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Teen Driver Crashes Cost $34
Billion Annually in U.S.
AAA Michigan supports teen
DEARBORN, Mich. - A first-ever
analysis from AAA finds that crashes involving teen drivers ages
15 to 17 cost American society more than $34 billion annually in
medical expenses, lost work, property damage, quality of life
loss and other related costs in 2006.
"The impact of a teen crash
extends beyond the emotional tragedies and physical injury at
the crash scene, with costs that can extend to employers,
families, the government and society overall," said Jack Peet,
community safety services manager for AAA Michigan. "These
economic figures provide one more reason for legislators to
improve graduated driver licensing laws in their states."
One key improvement would be to
limit the number of teen passengers allowed in a vehicle driven
by a teen or novice driver.
According to a March 2008 report
by the National Highway Traffic Safety Administration (NHTSA),
when teenage drivers transport passengers there is a greatly
increased crash risk, with greater risk associated with more
passengers. In fact, when there are multiple passengers, the
crash risk is 3 to 5 times greater.
The risk is also greater for
younger drivers (age 16 and 17). The study sponsored by NHTSA
found that in California, Massachusetts and Virginia, passenger
restrictions reduced crashes among 16-year-old drivers. Crash
involvement per 1,000 16-year-old drivers fell from 1.07 to 0.85
in California after passenger restrictions were passed. The
reduction was from 0.88 to 0.61 in Massachusetts and from 1.41
to 1.10 in Virginia.
In Michigan, there are currently
no passenger limits in place. Rep. Edward Gaffney (R-Grosse
Pointe Farms) has sponsored HB 4151, which would limit the
number of teen passengers to one. The bill has been referred to
the legislature's Transportation committee. Another bill would
prohibit 16-year-old drivers from using cell phones while
driving. Cell phones and teen passengers are among the most
worrisome sources of distraction for teen drivers.
New research by AAA shows an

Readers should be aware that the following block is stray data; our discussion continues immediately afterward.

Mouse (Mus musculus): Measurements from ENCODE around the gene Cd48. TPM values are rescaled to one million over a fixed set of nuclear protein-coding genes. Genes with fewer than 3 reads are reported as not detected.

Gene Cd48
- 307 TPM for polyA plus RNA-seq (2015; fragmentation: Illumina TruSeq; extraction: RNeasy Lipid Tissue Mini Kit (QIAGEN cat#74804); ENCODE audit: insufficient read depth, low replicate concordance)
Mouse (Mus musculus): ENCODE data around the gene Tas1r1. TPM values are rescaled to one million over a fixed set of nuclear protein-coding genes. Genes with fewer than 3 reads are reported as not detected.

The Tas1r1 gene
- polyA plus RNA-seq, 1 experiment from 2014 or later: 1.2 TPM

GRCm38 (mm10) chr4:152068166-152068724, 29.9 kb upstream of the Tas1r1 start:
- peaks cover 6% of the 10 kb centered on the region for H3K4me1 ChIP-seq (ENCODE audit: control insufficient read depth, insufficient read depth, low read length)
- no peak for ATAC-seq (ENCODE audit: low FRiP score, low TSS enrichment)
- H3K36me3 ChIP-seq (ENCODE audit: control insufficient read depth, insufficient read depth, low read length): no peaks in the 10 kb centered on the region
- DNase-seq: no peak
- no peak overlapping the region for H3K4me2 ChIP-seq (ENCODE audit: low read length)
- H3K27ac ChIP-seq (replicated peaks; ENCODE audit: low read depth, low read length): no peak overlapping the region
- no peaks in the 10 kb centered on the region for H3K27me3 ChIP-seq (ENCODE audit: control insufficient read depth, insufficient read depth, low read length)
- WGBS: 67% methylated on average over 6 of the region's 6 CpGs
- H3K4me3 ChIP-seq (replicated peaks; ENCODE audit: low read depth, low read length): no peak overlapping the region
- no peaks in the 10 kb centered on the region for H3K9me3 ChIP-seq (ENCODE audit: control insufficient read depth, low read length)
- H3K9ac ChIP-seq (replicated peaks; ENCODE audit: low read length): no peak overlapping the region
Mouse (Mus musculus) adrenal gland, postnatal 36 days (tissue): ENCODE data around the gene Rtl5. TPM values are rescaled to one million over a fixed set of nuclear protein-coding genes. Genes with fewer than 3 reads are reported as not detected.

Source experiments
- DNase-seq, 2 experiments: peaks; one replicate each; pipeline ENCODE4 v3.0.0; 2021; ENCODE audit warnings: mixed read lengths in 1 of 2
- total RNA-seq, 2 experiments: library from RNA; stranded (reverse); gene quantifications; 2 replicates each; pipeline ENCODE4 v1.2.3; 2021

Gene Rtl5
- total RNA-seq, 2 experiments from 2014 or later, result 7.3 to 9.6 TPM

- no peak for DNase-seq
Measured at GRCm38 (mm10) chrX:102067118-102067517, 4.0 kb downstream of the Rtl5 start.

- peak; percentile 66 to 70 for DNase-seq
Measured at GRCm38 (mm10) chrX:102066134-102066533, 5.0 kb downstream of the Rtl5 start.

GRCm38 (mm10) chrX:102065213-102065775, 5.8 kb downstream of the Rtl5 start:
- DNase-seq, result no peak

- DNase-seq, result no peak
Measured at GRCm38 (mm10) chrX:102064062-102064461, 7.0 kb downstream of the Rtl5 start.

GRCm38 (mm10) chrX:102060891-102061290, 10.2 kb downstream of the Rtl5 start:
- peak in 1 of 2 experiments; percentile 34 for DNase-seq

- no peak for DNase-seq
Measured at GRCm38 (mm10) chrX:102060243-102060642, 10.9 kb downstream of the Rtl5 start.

alarmingly high number of teens admit to engaging in very risky
behavior behind the wheel. Some of these behaviors -- like
driving under the influence -- are problems the safety community
has battled for years. Others -- like text messaging while
driving -- are new behaviors. They all pose a threat to road
users and must be corrected by teens, parents and safe driving
educators for the safety of teens and everyone else who uses our
"Motor vehicle crashes are the number one
killer of teens, claiming more than 6,000 15- to 20-year-olds each
year," said Peet. "Many of these deadly crashes are due to immaturity
and inexperience, factors that can be partially addressed by helping
teens gain valuable driving experience in a low-risk learning
A low-risk learning environment includes:
Minimizing distractions such as teen
passengers, cell phones, MP3 players or CDs;
Driving during the daytime when crash
and fatality rates are lower for teens and drivers of all ages;
Providing positive driving role models
through parents who exhibit safe driving behaviors such as obeying
speed limits, not driving while distracted, refraining from drinking
and driving, and being courteous to other drivers.
According to Peet, teens need parents to
be positive role models and to play active roles in their driving lives.
In addition to spending ample time in the vehicle during the learner's
permit stage of licensing, parents also need to start a dialogue with
their teens to discuss leading risk factors for teens and how to prevent
them. Discussions can begin with topics parents may already be familiar
with such as obeying speed limits, wearing seat belts, and the dangers
of drinking or using other drugs and driving. These topics can lead to
discussions of the hazards of driving at night, and various driving
distractions such as teen passengers and cell phones.
To help teens improve their driving
skills, parents can purchase AAA's Driver-ZED Teen Driving kit, which
includes an interactive DVD and a parent/teen contract that encourages
teens to become more responsible drivers. The kit is available at any
full-service AAA branch. A nominal fee of $10 is charged for members,
$15 for non-members. For parents and teens seeking help with the 50-hour
behind the wheel practice phase of driver education, AAA also offers a
"Teaching Your Teens to Drive" handbook and DVD at $10 for members, $15
for non-members. To order, call 800-646-4222.
(May 29, 2008)